Tuesday, January 22, 2019

Review of The Book Thief by Markus Zusak (2005, Random House)

Liesel is nine years old when her mother journeys south to near Munich to leave her with her new foster parents. On the way her brother dies, which is the first time Death sees her. At the funeral she steals The Gravedigger’s Handbook from one of the attendees, despite the fact that she cannot read. Her new papa is a kindly accordion player and her new mother a bit of a battle-axe. She quickly makes friends with the other children on Himmel Street, especially Rudy, though her time at school is a bit more fraught. Each night she has nightmares and when she wakes her new papa helps her learn how to read. She steals a book from a pile being burned by the local Nazis and from the library of the mayor’s wife. As the Second World War progresses her new family hides a Jew, Max, in the basement and he creates a new book for her. Sworn to secrecy, Liesel helps to keep Max alive. She steals food from local farms, shelters from bombs in a neighbours shelter, and watches Jews be marched to the local concentration camp. She hopes the war will end soon, but Death will see Liesel two more times.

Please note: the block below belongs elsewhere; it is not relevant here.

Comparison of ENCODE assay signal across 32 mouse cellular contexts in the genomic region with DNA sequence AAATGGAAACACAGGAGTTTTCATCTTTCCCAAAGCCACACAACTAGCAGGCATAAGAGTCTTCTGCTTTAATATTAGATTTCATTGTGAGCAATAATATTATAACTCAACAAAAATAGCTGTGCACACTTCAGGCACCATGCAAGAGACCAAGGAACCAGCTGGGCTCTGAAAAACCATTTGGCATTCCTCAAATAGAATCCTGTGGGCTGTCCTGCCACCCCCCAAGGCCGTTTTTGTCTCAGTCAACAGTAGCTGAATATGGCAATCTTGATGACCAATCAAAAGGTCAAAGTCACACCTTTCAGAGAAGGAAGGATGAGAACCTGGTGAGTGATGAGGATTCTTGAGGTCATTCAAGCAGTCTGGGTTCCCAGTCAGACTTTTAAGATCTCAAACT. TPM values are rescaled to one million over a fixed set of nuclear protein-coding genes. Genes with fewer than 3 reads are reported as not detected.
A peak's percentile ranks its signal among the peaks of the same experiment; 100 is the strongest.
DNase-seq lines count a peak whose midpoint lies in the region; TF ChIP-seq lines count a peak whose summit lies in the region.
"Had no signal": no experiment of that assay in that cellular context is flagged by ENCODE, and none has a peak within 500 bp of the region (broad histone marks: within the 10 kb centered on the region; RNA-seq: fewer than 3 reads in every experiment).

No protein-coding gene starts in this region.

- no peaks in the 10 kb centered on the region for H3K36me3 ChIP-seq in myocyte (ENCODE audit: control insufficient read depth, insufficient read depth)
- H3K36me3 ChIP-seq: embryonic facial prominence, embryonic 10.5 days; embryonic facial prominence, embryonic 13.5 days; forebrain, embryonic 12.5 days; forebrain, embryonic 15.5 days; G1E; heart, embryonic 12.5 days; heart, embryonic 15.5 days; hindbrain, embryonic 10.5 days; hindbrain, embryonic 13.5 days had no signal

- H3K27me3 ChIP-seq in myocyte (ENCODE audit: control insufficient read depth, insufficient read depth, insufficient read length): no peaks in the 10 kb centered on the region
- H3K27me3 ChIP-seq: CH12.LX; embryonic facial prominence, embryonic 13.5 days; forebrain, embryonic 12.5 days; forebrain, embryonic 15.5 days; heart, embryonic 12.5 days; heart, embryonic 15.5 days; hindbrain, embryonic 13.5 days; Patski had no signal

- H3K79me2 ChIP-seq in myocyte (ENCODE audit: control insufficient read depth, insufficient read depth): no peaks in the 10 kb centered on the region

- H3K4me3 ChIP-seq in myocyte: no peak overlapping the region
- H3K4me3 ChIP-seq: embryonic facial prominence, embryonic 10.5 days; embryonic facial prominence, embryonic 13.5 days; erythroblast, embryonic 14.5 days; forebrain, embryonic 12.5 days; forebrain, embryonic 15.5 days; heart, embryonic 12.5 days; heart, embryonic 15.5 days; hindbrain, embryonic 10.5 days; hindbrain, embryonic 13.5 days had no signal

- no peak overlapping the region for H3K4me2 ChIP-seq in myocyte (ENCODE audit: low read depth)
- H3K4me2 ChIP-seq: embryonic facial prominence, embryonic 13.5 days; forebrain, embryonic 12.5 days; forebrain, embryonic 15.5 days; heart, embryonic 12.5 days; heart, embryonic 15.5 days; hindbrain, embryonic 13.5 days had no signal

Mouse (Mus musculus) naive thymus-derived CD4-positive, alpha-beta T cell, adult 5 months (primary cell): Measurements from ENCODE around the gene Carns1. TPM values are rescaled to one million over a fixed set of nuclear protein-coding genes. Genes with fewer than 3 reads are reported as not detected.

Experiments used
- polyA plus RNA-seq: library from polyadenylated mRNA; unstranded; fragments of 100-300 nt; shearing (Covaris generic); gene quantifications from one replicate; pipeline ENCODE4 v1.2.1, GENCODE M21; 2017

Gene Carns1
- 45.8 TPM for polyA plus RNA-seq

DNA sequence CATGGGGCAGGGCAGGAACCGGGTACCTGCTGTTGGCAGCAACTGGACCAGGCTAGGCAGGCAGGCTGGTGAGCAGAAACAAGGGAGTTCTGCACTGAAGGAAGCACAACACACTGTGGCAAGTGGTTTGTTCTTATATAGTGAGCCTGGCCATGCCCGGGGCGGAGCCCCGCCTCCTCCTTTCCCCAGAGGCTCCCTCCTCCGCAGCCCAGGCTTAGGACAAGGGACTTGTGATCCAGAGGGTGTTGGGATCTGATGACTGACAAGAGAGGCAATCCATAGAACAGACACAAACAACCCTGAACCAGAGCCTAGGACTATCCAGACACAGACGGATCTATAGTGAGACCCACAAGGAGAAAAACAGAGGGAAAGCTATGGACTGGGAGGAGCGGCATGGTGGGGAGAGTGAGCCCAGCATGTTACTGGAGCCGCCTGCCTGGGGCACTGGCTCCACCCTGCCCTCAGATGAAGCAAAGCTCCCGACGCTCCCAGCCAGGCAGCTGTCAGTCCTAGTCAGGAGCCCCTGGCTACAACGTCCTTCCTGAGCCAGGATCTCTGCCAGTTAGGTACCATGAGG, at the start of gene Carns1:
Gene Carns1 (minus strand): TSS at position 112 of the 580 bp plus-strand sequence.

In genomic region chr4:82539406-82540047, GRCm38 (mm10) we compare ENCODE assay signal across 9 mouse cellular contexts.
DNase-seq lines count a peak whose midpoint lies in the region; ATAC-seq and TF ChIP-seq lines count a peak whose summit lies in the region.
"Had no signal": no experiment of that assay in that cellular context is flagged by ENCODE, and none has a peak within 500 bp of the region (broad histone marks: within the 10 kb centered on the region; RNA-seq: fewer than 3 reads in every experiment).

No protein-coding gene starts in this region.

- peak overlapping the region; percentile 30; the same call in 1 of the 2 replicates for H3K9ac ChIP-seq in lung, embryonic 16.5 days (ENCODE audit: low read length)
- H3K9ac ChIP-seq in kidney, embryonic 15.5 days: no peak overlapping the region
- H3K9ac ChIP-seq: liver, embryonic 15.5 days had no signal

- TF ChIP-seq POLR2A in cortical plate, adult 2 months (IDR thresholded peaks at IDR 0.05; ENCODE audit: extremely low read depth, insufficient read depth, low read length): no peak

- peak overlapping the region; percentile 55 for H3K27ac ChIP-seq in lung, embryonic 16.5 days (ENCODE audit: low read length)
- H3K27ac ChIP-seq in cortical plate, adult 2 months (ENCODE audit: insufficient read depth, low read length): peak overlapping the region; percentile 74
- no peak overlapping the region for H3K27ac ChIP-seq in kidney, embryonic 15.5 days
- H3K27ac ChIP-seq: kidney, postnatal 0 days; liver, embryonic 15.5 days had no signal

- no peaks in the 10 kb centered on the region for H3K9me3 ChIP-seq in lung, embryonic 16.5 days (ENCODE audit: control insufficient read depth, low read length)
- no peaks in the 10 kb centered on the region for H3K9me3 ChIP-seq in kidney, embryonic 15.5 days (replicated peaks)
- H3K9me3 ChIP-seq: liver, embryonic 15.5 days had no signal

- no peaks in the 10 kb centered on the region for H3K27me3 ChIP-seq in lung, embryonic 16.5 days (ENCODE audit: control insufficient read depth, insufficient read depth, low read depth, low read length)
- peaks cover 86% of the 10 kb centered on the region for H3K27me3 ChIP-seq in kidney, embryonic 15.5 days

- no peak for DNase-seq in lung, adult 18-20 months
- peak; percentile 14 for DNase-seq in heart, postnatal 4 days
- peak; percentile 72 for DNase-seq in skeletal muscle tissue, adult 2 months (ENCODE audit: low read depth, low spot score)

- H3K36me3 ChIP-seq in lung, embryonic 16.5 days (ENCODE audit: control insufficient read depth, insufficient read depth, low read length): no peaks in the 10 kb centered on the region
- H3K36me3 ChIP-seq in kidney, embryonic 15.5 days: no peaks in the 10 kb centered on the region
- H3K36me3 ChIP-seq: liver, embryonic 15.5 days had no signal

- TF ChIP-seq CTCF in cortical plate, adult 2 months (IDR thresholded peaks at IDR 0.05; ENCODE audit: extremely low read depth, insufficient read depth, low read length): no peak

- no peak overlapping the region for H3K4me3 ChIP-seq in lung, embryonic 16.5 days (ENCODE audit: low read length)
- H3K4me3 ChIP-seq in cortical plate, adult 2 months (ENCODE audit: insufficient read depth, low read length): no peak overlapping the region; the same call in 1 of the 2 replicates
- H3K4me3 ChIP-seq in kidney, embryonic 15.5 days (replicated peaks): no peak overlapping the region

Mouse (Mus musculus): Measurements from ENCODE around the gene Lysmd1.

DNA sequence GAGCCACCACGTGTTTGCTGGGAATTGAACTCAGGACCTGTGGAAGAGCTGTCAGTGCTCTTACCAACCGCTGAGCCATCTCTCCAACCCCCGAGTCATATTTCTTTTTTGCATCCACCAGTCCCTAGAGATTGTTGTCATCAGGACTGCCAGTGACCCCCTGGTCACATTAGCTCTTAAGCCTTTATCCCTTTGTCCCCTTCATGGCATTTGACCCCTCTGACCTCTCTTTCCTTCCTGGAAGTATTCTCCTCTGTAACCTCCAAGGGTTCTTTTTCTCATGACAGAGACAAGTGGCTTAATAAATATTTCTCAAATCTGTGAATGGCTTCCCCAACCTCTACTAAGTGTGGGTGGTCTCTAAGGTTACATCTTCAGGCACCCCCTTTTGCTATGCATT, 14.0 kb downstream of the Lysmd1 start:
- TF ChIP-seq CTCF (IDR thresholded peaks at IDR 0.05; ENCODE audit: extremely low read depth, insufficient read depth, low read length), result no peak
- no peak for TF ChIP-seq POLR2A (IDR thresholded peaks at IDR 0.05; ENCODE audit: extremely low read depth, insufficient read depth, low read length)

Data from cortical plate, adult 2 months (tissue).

The Book Thief tells the story of Liesel, a child growing up in Nazi Germany and her experiences throughout the war, as narrated by Death who has taken the book she wrote during the period and is fascinated by it. Her communist parents have been sent to a concentration camp and she taken in by foster parents. She’s illiterate but decides she wants to learn to read and is helped by her kindly new father, sourcing new books by stealing them. As the war progresses she helps to shelter a Jew and resists the regime in quiet and sometimes open ways along with her friend, Rudy. Zuzak tells the story almost as a fairy tale, with Liesel traversing ups and downs, adventure and danger, punctuated by facts and observations by Death. However, while the punctuations add a bit of liveliness to story, the telling otherwise felt a little flat and even. And while the story is interesting enough, there is no sense of mystery and the edges are shorn from the danger moments as the narrator consistently telegraphs to the reader how the story will unfold. The result is a story that, for me at least, didn’t quite achieve the emotional resonance it might have, but is nonetheless a thoughtful read.